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What Search Marketing Analysts Could Learn From Sports Analysts


Baseballstats
On the way to work one morning, I was listening to the Philadelphia local Sports Radio Station, WIP SportsRadio, that detailed individual statistics don’t really matter as much as WINS and LOSSES. In fact, some of the radio hosts were animatedly opposed to statistics as a false representation of what they see on the field. They also talked about how statistics do not represent the athletes true skill set or mindset during the game. For example, you could be a Home Run King, but also the leader in strikeouts and be the worst 1st baseman in the field and lose games for the team.

Here is a great quote from a MLB Hall of Fame Pitcher, Tom Seaver: "If you dwell on statistics, you get shortsighted. If you aim for consistency, the numbers will be there at the end."

So that radio talk show got me thinking about how we can relate that mentality to Search Marketing and Web Analytics in general. Here is my view on how they are the same.

Similarities of a Baseball Analyst and a Search Marketing Strategist:

Typical Baseball Analyst: Most of them have played baseball for years, worked their way up the ranks and have the uncanny ability to provide insights about the game, what’s going on in the players heads and what the audience is interested in hearing better than someone who just reports on what is happening.

Search Marketing Strategist: (In my opinion) Most SEM’s have spent years "doing the actual work", providing cutting edge best practices, understand web analytics, understanding the client’s business goals and objectives, dealing with multiple clients, presenting high level plans, etc… Over time, that person (should) be promoted to a higher level where they develop the strategic plan, organize a team around them and make the client happy and give them reports and ideas they want to hear.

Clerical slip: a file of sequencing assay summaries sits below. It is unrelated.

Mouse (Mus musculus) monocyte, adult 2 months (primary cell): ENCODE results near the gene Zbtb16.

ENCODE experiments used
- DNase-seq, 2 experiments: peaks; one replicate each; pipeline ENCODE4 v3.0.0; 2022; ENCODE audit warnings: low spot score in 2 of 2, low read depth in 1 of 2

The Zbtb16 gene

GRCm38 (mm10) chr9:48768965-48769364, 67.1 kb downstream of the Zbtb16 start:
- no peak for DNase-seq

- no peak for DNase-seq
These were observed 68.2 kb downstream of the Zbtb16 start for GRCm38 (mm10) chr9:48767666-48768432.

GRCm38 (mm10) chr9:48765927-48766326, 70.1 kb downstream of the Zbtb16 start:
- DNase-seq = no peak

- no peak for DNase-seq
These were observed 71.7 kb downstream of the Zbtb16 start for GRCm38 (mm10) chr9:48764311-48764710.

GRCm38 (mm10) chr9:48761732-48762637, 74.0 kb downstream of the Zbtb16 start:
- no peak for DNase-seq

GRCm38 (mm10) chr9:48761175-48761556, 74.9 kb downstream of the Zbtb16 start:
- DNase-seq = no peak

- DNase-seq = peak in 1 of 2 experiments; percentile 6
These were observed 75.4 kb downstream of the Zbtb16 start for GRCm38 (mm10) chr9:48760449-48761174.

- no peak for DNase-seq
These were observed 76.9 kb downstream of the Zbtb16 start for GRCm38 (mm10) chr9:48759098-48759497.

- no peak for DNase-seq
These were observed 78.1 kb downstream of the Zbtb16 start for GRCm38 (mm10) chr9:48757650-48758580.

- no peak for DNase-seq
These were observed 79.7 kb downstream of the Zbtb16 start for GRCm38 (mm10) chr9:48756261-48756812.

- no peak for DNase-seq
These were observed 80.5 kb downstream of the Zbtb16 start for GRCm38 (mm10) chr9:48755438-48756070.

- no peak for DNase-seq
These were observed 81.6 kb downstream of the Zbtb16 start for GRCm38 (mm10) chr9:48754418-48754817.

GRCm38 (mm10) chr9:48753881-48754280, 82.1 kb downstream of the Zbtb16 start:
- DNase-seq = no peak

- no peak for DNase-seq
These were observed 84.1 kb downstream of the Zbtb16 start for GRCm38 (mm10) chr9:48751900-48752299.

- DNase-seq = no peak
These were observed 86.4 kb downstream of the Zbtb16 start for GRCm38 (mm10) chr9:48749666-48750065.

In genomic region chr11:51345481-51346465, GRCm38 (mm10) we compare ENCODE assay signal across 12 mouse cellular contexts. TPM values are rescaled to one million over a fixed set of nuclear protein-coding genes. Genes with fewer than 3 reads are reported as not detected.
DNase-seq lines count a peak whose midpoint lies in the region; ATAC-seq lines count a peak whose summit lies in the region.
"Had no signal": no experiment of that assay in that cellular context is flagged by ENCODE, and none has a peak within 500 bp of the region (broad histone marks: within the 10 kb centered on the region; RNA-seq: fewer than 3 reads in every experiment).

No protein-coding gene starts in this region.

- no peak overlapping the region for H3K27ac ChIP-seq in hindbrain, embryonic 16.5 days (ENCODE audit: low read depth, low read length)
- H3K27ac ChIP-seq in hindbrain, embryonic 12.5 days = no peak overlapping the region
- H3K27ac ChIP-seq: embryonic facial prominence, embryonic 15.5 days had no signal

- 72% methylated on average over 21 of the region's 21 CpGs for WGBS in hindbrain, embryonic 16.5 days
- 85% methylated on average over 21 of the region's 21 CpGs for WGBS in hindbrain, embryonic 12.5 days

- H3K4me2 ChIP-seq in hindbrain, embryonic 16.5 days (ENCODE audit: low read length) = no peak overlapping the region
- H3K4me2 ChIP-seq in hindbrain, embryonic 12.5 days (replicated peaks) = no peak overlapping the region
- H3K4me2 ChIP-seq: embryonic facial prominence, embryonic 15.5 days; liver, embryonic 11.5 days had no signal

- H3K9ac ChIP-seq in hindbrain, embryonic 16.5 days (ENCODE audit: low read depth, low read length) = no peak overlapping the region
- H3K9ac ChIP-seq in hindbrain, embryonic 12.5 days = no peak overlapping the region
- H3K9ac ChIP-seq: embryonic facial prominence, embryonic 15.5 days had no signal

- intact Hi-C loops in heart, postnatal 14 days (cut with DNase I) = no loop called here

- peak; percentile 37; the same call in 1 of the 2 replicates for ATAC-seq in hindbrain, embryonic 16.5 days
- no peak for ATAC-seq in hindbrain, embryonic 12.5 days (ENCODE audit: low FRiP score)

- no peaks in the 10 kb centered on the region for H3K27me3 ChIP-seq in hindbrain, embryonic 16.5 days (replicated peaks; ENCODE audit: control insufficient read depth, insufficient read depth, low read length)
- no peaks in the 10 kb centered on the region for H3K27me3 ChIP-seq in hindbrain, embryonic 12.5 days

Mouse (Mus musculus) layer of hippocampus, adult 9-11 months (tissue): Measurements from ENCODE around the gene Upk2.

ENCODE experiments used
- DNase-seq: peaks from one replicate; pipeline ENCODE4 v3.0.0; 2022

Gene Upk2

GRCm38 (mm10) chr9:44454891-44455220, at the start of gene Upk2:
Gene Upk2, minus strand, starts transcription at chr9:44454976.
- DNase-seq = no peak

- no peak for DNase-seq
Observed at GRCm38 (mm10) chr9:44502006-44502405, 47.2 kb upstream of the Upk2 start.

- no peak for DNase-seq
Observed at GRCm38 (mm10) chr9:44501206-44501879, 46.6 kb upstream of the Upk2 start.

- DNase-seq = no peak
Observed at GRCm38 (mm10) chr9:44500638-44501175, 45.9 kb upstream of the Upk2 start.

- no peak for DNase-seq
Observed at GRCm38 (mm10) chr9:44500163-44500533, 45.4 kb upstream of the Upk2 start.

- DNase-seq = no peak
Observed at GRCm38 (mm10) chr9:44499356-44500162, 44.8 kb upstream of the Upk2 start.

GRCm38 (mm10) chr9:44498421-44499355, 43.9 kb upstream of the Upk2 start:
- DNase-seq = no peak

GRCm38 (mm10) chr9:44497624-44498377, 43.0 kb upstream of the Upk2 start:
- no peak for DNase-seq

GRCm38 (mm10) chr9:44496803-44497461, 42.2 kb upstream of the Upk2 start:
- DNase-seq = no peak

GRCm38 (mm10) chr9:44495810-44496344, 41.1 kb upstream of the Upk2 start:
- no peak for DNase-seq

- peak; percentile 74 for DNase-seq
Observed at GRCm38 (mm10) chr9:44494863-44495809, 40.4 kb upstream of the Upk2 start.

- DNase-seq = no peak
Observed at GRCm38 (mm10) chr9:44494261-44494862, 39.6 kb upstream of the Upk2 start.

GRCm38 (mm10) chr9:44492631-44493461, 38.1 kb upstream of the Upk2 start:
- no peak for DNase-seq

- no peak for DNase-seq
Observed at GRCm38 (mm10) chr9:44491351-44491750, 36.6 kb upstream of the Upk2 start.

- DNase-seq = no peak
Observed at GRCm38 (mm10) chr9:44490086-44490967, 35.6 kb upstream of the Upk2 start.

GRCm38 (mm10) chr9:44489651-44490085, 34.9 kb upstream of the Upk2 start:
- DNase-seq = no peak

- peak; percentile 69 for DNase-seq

Too Much Data Syndrome: I have often blogged about how there is too much data in analytics and too many evangelicals and analytics companies are pushing more and more nifty bells and whistles and putting a high price on them. However, with the sinking economy, increased CPCs and many companies going "in house" for the PPC Marketing, how can one afford the time to spend 5 hours comparing apples to oranges when all that matters is:

  1. What is working?= Wins
  2. What is not working? = Losses

Baseballstats_2
In conclusion:
According to Wikipedia.com, Baseball Statistics were not fully understood until 1951 and over time, (allegedly) more and more Sports Analysts use statistics as more of information vehicle than what is really happening in the "Winning" Column. I am not saying statistics are a bad thing, they are a crucial and certain metrics are more important than others and have and will always be a necessity to help make intelligent decisions.

However, the purpose of this post is to highlight on the fact that if you starting judging your clients or business success on a single statistic, you may not realize that your statistically best home run hitter often drops fly balls in the outfield and may cost you the World Series.

Filed under: Web Analytics

3 Responses to "What Search Marketing Analysts Could Learn From Sports Analysts"

  1. Site Metrics says:

    Maybe more analysts should become experts in their field, have a breadth of experience and actually know what they are talking about before they start ‘comentating’ as it were.

  2. Greg Meyers says:

    SiteMetrics, can you explain further about your comment?

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